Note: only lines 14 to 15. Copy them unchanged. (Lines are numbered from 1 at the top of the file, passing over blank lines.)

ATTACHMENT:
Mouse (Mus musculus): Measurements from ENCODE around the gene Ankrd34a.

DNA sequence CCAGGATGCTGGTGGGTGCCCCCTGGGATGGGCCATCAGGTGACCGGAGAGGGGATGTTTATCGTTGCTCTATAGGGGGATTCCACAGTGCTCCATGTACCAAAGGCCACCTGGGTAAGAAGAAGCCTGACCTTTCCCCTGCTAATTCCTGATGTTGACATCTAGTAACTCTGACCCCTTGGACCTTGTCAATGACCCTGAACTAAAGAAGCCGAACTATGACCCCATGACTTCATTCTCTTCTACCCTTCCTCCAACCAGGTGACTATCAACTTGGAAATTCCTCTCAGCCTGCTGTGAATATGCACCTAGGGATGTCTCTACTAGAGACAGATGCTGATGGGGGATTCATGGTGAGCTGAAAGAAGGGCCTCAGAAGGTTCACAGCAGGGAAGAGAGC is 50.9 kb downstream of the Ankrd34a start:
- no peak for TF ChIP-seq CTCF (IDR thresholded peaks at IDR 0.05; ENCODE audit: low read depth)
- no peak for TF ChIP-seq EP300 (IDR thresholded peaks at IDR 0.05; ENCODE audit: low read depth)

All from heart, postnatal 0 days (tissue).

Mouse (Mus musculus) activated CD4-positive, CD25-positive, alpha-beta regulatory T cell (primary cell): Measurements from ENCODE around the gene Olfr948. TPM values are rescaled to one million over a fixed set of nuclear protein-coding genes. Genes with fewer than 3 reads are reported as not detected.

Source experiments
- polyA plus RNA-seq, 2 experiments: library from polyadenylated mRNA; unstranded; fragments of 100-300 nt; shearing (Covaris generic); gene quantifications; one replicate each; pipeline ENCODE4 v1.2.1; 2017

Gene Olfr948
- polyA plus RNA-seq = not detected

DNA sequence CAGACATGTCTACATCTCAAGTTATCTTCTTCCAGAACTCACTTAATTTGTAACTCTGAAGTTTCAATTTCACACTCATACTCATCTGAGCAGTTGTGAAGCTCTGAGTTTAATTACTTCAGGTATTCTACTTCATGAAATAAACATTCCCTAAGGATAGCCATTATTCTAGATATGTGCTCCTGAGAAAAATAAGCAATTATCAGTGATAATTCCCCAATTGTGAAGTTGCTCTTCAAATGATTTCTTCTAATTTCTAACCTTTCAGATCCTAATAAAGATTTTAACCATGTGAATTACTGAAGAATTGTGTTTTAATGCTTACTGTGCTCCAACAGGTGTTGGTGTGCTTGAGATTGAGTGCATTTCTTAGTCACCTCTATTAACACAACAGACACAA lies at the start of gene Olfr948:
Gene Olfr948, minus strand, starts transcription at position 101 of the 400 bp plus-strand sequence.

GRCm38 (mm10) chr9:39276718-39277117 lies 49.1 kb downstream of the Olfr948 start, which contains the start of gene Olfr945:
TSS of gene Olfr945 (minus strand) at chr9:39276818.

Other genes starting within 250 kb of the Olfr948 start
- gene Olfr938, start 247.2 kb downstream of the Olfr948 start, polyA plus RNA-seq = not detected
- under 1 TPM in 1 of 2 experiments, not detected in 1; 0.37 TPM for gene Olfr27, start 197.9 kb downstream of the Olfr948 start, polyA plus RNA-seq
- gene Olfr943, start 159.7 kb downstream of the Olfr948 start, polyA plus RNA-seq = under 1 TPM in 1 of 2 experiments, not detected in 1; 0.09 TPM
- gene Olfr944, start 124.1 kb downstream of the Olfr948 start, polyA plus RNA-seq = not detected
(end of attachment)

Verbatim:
TSS of gene Olfr945 (minus strand) at chr9:39276818.

Other genes starting within 250 kb of the Olfr948 start